Three of the most popular recent musical renditions of the song appeared within two years of each other: one (“Rivers of Babylon”) from Jamaica, the other two from the United States.


“Rivers of Babylon” by Boney M. (1978)
By far the bestselling version of “Rivers of Babylon” was recorded by the German-based band, Boney M. Their 1978 cover, with voices soaring over an infectious disco back-beat, became the second biggest-selling single in U.K. chart history, and was the group’s only song to reach the top 40 in the United States.

“Wood Street” by Judy Hauff (1986)
Composed in 1986, Chicagoan Judy Hauff’s setting of Psalm 137 in the latest edition of The Sacred Harp (1991) is one of the most requested songs in that venerable collection. Most of the composers featured lived in the 19th century.

“By the Rivers Dark” by Leonard Cohen (2001)
Recorded in 2001, Leonard Cohen’s “By the Rivers Dark” delivers somber and solitary riffs on the psalm.

Shanghai Dreams (2001)
Boney M’s cover turns up at an illicit dance held in a factory in China in Shanghai Dreams. In the film, families are “exiled” from Shanghai to the countryside, supporting the country’s industrial backbone in the event of World War III.

“Jerusalem” by Matisyahu (2006)
An inward-looking oath by the psalmist, the middle two verses have been of particular interest to political movements that invoke collective memory to mobilize social action. This one, by the self-styled Hasidic dancehall-reggae artist Matisyahu, carries a strong Zionist message.

Daniel Variations by Steve Reich (2006)
Steve Reich’s Daniel Variations, animated by the savage aftermath of the U.S. invasion of Iraq, features four movements alternating short, gnomic texts taken from the Book of Daniel with fragments of comments by Daniel Pearl, a young reporter who was captured by the Taliban and beheaded.

“Babylon” from Mad Men (2007)
In the first season of Mad Men, Don Draper and his girlfriend make their way to the Gaslight, a subterranean cabaret in Greenwich Village, where a folk trio plays a haunting, minor-key round setting of Psalm 137. The camera cuts to domestic vignettes suggesting Draper’s stream of consciousness: Manhattan as Babylon.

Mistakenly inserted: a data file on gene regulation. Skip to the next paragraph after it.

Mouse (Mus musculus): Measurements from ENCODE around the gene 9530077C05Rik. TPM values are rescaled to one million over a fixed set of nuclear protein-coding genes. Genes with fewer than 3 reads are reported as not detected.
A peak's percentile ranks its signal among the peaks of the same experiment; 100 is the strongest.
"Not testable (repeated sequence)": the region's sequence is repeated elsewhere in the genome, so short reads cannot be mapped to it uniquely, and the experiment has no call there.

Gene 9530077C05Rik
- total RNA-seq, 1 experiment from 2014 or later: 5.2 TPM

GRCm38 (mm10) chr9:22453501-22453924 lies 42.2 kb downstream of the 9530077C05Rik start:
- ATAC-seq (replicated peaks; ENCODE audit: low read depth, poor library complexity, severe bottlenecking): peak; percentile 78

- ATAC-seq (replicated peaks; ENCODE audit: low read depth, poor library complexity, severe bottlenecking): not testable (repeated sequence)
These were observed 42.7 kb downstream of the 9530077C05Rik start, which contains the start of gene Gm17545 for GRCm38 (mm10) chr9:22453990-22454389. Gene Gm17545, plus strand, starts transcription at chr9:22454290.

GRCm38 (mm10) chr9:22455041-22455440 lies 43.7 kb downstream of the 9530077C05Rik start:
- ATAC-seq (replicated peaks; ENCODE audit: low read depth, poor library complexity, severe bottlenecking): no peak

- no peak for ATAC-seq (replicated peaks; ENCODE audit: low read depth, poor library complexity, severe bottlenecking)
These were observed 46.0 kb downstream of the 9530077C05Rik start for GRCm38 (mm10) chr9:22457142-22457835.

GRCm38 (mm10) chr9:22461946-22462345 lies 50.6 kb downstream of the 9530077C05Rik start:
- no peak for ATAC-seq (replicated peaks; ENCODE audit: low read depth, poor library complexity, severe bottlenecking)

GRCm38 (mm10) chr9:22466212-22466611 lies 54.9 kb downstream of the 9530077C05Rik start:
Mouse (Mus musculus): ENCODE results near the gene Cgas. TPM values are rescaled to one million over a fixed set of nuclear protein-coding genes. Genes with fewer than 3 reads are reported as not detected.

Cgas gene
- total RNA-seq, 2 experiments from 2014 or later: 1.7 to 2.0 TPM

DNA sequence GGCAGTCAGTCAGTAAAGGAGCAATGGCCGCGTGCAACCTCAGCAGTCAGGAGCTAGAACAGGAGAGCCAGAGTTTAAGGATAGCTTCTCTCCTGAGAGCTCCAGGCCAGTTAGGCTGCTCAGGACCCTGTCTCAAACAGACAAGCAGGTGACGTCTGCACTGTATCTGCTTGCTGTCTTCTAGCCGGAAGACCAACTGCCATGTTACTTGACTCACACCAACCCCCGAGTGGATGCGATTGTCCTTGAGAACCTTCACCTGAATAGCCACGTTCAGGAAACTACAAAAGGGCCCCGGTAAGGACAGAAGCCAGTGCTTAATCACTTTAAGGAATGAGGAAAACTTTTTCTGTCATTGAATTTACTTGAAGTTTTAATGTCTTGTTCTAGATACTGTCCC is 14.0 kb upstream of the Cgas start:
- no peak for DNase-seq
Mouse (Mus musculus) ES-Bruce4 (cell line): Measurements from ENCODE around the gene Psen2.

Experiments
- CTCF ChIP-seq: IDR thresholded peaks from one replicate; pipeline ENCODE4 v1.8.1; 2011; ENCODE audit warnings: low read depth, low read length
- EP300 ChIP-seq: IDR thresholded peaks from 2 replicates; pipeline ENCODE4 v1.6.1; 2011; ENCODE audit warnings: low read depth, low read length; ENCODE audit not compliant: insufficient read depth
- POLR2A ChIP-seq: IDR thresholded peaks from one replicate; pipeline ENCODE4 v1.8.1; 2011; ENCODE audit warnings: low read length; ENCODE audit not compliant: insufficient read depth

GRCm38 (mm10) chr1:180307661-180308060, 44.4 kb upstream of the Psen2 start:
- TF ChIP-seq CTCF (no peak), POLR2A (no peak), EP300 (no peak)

Tulpan (2008)
Boney M.’s ubiquitous cover version recurs again in world cinema, in a Kazhak film that deals with a young man’s return from military service and his poignant efforts to find a wife and establish a traditional life as a sheep-herder.

The Wandering Jew by Robert Saxton (2011)
This opera, The Wandering Jew, by British composer, Robert Saxton, begins and ends in a Nazi death camp. The first vocal music heard is a chorus of prisoners singing an angular melody, the opening verses of Psalm 137.

“By the Rivers of Babylon” by Jack Richard Hodkinson
New settings of Psalm 137 continue to be composed; this is likely the most recent, by an undergraduate at Corpus Christi College in Cambridge, England.

Featured image: “Typography” by Benjamin Gray. CC BY-SA 2.0 via Flickr.

PlayPlay

Recent Comments

  1. P. Alemany

    Great book and great playlist. Thank you very much for your contribution.

Leave a Comment

Your email address will not be published. Required fields are marked *